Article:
What is missed from this selection of readings today is what happened when Jesus first arrived at the house of this leader of the Pharisees. In Luke 14:2-6 we learn that it was a Sabbath day when this dinner to which Jesus had been invited was being held. Of course, the Pharisees were watching Him “and behold, there was a man before him who had dropsy.” The text says that Jesus “took him [this crippled man] and healed him, and let him go.” Ah, now the readings for today have greater context. The contrast here that Luke is recalling is between the invited guests who were choosing places of honor before men, versus the uninvited guest, the man with dropsy, who choose to place himself before Christ. This is why Jesus instructed his host, “When you hold a lunch or a dinner, do not invite your friends or your brothers or your relatives or your wealthy neighbors, in case they may invite you back and you have repayment. Rather, when you hold a banquet, invite the poor, the crippled, the lame, the blind; blessed indeed will you be because of their inability to repay you. For you will be repaid at the resurrection of the righteous.” This too is an image of the Mass. For, which one among you dares to offer to the Lord a greater feast than His memorial sacrifice?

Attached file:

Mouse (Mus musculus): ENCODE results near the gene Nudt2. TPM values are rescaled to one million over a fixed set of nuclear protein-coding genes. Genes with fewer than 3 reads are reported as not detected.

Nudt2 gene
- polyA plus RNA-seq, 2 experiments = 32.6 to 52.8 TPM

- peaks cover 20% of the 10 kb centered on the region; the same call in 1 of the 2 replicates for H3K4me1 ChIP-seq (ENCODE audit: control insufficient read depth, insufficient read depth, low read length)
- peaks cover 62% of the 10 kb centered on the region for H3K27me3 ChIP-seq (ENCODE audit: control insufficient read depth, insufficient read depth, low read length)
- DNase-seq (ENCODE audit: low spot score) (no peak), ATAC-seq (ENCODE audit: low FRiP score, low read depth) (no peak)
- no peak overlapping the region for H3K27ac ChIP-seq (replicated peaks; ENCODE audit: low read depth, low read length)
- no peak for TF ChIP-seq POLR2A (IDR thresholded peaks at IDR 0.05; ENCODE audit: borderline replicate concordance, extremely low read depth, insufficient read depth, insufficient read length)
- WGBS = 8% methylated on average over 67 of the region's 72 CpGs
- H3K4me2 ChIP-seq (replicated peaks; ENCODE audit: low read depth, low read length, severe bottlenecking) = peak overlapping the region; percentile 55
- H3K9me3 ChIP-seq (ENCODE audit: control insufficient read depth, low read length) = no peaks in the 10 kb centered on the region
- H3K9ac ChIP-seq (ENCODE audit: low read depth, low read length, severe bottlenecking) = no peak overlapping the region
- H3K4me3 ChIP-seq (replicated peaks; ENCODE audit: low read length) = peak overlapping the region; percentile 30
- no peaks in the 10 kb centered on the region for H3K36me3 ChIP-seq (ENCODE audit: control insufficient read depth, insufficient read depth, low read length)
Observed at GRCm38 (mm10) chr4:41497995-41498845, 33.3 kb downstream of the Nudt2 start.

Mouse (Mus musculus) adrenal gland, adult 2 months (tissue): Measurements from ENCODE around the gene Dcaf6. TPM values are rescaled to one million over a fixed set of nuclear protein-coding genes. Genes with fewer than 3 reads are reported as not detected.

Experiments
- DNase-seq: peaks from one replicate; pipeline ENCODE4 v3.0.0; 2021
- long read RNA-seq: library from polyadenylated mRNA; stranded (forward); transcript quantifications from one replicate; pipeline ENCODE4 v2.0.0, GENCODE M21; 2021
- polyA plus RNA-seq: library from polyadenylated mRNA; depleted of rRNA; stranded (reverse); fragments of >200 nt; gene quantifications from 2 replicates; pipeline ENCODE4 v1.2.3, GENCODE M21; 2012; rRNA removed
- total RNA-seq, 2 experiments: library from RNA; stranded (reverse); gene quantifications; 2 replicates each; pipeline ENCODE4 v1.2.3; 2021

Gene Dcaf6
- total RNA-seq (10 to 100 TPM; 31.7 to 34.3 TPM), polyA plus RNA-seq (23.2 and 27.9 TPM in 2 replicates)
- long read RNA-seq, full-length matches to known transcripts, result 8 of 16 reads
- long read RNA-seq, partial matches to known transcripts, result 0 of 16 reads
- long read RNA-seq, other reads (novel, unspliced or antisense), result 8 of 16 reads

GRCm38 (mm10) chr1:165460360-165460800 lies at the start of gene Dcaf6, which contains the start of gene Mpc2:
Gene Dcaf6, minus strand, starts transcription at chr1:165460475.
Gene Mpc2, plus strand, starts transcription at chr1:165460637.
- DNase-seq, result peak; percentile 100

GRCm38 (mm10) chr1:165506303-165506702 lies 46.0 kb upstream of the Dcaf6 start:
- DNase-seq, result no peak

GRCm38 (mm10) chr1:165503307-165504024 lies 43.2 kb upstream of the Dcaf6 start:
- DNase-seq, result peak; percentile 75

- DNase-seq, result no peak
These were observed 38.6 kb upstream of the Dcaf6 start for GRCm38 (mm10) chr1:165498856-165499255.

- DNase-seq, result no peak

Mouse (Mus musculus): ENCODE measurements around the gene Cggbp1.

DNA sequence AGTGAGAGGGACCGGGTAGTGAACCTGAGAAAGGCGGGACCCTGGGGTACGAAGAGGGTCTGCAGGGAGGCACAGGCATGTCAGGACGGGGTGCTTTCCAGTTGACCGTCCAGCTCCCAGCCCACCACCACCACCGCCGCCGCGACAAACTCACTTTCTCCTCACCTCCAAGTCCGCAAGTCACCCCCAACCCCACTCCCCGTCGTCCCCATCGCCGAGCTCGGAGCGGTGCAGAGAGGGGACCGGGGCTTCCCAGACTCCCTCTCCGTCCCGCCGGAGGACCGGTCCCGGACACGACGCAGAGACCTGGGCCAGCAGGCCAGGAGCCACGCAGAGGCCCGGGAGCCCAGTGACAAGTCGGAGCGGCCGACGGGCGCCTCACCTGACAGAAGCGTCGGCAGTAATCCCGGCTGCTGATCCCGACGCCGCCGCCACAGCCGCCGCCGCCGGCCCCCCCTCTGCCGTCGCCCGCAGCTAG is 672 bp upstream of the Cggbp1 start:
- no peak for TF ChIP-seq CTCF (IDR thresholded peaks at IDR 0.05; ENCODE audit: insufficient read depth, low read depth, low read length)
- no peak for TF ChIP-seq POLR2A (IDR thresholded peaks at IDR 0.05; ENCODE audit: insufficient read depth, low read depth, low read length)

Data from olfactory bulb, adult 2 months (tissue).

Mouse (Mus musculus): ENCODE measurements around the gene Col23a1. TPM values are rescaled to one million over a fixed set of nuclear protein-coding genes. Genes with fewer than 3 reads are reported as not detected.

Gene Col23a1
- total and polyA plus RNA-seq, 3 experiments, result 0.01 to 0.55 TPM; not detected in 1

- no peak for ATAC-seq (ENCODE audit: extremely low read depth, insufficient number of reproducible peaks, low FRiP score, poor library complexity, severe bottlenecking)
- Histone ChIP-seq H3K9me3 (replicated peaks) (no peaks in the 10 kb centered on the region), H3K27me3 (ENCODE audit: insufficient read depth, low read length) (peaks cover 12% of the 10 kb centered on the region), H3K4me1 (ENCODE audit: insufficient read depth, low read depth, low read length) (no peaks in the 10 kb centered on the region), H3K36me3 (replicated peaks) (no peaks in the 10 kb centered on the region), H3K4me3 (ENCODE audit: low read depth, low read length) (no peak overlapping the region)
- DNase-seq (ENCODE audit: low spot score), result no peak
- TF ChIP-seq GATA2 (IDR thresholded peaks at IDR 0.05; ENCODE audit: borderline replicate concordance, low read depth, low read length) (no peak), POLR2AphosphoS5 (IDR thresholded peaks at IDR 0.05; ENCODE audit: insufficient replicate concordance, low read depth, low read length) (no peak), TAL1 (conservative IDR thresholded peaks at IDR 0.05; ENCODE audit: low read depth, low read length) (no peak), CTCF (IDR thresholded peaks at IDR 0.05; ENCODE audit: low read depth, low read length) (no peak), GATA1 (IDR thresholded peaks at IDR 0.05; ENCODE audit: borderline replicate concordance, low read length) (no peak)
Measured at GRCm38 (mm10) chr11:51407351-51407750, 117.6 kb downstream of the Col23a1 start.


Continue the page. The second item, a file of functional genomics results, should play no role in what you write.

Together, these readings at the Holy Mass this Sunday point to a principal lesson of the liturgy. The liturgy intends to form and shape us into a humble people so that we might worthily receive the one thing that we can never earn in this life, but is also the one thing that we were created to receive.

Which one among you do not yet realize that you are the person who Jesus instructed His host to invite to their banquets. Again, He said, when you hold a banquet, invite the poor, the crippled, the lame, the blind.” That is us at the Holy Mass. We are the poor, the crippled, the lame, the blind. During the Offering Rite, we are the poor widow from Mark’s Gospel who gave out of her poverty two very small copper coins. For, we too bring all that we have to offer the Lord to the Mass; namely, our very life. Whenever we knell, we become the crippled man who couldn’t stand on his own and needed Jesus to raise him up. At every point during the liturgy where the Priest begs God for our forgiveness, we confess that we are lame and in need of the type of healing that only the Holy Eucharist can provide. And whenever we behold the Holy Eucharist, we confess that we are truly blind and cannot see what God can see; for, were He to come to us in the light of His glory, we would have to shield our eyes from being burned. Rather, He humbly comes to us in the manner that we can perceive Him so that we might receive Him.

This is how the liturgy is teaching us how to be poor in spirit so that we might see the Kingdom of God.

This is just one way how the readings at Mass this Sunday connect to the liturgy and how the liturgy is forming us how to live our lives in the world. Be in the world what you have received through the liturgy.